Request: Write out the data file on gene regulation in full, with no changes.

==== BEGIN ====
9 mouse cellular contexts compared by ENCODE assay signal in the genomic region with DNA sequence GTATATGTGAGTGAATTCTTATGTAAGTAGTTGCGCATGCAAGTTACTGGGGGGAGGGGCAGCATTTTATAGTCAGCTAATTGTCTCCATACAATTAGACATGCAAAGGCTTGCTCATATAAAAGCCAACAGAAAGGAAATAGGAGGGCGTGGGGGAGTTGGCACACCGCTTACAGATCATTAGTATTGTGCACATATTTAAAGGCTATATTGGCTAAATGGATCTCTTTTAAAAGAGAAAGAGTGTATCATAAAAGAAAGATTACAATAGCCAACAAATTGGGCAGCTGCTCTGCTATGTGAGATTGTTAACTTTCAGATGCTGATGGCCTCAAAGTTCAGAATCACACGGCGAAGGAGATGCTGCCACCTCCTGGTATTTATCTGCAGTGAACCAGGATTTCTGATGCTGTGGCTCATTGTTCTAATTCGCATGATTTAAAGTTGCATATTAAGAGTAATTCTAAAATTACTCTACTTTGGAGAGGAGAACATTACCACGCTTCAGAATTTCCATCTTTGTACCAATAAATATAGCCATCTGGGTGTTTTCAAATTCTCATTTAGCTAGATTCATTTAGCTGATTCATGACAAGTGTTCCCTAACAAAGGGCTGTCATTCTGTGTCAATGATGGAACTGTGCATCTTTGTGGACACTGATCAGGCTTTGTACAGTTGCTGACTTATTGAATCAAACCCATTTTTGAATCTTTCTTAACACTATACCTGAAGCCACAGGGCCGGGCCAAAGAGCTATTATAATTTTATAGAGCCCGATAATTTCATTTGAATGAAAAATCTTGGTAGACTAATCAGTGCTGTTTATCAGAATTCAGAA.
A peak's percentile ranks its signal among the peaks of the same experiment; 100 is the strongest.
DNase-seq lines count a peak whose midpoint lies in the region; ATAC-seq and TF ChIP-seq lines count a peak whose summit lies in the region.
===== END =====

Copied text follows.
9 mouse cellular contexts compared by ENCODE assay signal in the genomic region with DNA sequence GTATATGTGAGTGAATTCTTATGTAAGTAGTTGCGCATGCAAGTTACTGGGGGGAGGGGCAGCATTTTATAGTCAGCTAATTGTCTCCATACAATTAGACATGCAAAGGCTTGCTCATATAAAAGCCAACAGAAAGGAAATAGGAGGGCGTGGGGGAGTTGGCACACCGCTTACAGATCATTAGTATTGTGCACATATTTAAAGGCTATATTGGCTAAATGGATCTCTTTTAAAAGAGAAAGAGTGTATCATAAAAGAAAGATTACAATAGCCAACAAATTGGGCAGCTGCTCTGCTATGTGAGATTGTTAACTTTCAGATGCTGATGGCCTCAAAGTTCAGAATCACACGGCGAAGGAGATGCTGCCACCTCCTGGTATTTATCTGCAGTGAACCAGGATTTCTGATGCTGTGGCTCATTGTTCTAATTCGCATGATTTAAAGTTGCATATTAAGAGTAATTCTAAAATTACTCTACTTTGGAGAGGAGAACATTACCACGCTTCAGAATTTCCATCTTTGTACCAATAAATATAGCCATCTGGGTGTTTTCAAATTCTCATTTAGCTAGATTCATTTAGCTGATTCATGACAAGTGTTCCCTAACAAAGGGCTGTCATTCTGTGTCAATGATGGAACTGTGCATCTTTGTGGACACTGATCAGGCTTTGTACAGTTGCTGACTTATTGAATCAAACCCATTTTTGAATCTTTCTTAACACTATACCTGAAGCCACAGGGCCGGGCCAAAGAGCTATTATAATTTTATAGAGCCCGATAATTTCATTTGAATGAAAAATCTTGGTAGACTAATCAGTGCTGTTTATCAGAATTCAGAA.
A peak's percentile ranks its signal among the peaks of the same experiment; 100 is the strongest.
DNase-seq lines count a peak whose midpoint lies in the region; ATAC-seq and TF ChIP-seq lines count a peak whose summit lies in the region.